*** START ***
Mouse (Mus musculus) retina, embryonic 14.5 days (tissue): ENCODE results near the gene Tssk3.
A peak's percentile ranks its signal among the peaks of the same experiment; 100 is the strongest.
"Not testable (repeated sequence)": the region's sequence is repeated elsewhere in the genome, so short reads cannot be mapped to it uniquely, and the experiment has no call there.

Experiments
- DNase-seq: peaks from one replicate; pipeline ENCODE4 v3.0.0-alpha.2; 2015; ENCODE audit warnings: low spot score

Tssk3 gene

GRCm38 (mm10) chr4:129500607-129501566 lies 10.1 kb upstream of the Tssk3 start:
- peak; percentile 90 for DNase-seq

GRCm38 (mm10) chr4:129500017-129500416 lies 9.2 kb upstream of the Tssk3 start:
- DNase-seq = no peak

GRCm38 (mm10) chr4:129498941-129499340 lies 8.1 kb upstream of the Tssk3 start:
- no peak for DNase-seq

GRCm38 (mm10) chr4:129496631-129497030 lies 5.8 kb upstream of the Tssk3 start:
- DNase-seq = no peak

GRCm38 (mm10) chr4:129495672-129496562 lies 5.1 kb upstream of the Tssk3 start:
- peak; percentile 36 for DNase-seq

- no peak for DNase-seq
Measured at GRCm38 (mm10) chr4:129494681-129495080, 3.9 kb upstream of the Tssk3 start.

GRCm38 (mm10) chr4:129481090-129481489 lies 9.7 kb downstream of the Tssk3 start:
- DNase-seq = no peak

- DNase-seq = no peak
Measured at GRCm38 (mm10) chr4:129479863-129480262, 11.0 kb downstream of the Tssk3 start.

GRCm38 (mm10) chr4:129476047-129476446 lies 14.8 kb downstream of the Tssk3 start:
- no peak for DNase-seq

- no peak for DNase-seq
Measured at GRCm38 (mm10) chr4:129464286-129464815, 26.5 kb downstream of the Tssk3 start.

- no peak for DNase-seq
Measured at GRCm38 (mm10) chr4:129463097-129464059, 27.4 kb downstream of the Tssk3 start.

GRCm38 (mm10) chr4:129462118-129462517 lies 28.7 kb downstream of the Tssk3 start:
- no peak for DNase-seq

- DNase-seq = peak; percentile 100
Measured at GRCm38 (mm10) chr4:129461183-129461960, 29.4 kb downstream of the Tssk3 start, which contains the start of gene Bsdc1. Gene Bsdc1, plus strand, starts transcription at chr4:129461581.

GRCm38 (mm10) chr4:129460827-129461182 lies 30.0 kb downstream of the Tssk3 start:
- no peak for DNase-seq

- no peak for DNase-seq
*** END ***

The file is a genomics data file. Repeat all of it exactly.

Mouse (Mus musculus) retina, embryonic 14.5 days (tissue): ENCODE results near the gene Tssk3.
A peak's percentile ranks its signal among the peaks of the same experiment; 100 is the strongest.
"Not testable (repeated sequence)": the region's sequence is repeated elsewhere in the genome, so short reads cannot be mapped to it uniquely, and the experiment has no call there.

Experiments
- DNase-seq: peaks from one replicate; pipeline ENCODE4 v3.0.0-alpha.2; 2015; ENCODE audit warnings: low spot score

Tssk3 gene

GRCm38 (mm10) chr4:129500607-129501566 lies 10.1 kb upstream of the Tssk3 start:
- peak; percentile 90 for DNase-seq

GRCm38 (mm10) chr4:129500017-129500416 lies 9.2 kb upstream of the Tssk3 start:
- DNase-seq = no peak

GRCm38 (mm10) chr4:129498941-129499340 lies 8.1 kb upstream of the Tssk3 start:
- no peak for DNase-seq

GRCm38 (mm10) chr4:129496631-129497030 lies 5.8 kb upstream of the Tssk3 start:
- DNase-seq = no peak

GRCm38 (mm10) chr4:129495672-129496562 lies 5.1 kb upstream of the Tssk3 start:
- peak; percentile 36 for DNase-seq

- no peak for DNase-seq
Measured at GRCm38 (mm10) chr4:129494681-129495080, 3.9 kb upstream of the Tssk3 start.

GRCm38 (mm10) chr4:129481090-129481489 lies 9.7 kb downstream of the Tssk3 start:
- DNase-seq = no peak

- DNase-seq = no peak
Measured at GRCm38 (mm10) chr4:129479863-129480262, 11.0 kb downstream of the Tssk3 start.

GRCm38 (mm10) chr4:129476047-129476446 lies 14.8 kb downstream of the Tssk3 start:
- no peak for DNase-seq

- no peak for DNase-seq
Measured at GRCm38 (mm10) chr4:129464286-129464815, 26.5 kb downstream of the Tssk3 start.

- no peak for DNase-seq
Measured at GRCm38 (mm10) chr4:129463097-129464059, 27.4 kb downstream of the Tssk3 start.

GRCm38 (mm10) chr4:129462118-129462517 lies 28.7 kb downstream of the Tssk3 start:
- no peak for DNase-seq

- DNase-seq = peak; percentile 100
Measured at GRCm38 (mm10) chr4:129461183-129461960, 29.4 kb downstream of the Tssk3 start, which contains the start of gene Bsdc1. Gene Bsdc1, plus strand, starts transcription at chr4:129461581.

GRCm38 (mm10) chr4:129460827-129461182 lies 30.0 kb downstream of the Tssk3 start:
- no peak for DNase-seq

- no peak for DNase-seq